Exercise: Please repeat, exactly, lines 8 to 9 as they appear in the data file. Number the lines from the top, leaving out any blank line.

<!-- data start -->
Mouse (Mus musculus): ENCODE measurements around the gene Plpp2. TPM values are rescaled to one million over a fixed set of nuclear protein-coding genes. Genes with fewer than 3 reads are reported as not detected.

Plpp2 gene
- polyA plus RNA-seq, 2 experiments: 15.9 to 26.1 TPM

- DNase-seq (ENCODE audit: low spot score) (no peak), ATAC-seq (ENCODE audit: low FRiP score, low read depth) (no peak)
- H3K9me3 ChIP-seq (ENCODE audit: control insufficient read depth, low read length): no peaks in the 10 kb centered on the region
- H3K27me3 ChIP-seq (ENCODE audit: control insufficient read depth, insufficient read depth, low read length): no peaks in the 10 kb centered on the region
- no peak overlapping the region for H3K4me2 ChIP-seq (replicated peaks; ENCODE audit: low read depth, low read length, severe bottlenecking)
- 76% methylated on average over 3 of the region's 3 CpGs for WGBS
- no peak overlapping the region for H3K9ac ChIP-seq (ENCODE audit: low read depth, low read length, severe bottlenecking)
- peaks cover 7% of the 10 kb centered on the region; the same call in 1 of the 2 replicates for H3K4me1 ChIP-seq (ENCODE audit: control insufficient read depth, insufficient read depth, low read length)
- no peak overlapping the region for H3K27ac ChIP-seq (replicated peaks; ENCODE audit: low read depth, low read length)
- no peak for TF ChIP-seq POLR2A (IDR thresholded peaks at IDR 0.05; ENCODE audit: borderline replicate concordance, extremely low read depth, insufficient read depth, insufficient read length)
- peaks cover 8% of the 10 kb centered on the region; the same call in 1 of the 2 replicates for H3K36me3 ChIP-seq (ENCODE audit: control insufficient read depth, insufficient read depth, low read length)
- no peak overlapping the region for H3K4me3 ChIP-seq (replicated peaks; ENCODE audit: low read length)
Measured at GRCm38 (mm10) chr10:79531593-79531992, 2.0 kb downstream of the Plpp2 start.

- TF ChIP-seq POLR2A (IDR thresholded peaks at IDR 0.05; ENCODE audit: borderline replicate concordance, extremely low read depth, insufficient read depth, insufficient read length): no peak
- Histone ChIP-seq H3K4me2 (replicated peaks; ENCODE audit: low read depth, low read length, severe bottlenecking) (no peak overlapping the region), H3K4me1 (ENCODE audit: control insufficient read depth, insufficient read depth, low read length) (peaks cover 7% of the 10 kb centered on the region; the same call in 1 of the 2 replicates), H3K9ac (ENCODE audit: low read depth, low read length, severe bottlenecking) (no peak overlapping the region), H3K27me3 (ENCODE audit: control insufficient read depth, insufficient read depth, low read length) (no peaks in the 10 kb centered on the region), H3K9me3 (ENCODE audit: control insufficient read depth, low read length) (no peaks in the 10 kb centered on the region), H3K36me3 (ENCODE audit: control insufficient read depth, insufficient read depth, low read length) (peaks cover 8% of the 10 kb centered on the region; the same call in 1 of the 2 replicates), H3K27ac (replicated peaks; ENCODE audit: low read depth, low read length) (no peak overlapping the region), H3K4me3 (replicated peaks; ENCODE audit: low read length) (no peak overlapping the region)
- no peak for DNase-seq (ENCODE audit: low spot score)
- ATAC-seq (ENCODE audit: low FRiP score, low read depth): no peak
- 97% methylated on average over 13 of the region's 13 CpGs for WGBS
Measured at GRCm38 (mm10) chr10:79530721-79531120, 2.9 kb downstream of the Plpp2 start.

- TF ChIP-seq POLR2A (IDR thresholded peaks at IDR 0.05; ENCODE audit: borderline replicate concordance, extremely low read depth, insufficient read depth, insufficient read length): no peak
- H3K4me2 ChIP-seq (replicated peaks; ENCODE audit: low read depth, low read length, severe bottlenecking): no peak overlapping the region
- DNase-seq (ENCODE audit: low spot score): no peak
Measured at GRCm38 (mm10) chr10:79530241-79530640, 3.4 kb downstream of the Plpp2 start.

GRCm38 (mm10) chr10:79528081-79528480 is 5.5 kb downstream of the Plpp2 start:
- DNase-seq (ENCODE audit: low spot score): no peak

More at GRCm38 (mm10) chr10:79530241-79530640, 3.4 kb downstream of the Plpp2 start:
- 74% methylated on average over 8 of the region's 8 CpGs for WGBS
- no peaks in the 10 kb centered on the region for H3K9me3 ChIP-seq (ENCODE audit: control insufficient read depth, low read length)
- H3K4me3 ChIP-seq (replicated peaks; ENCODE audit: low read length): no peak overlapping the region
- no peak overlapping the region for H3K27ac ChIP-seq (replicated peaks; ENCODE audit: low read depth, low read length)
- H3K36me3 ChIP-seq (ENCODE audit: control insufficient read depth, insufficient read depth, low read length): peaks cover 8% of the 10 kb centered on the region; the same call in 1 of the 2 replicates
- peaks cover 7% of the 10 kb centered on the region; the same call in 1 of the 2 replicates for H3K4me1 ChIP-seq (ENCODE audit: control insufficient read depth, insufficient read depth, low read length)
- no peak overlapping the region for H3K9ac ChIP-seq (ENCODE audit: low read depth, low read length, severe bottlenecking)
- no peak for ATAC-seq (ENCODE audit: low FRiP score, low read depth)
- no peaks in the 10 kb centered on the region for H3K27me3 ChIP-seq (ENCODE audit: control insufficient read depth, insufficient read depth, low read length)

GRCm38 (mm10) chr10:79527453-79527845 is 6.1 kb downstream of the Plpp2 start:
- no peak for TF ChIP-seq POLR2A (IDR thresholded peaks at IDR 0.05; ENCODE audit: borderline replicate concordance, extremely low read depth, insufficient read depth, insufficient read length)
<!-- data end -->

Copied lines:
- 76% methylated on average over 3 of the region's 3 CpGs for WGBS
- no peak overlapping the region for H3K9ac ChIP-seq (ENCODE audit: low read depth, low read length, severe bottlenecking)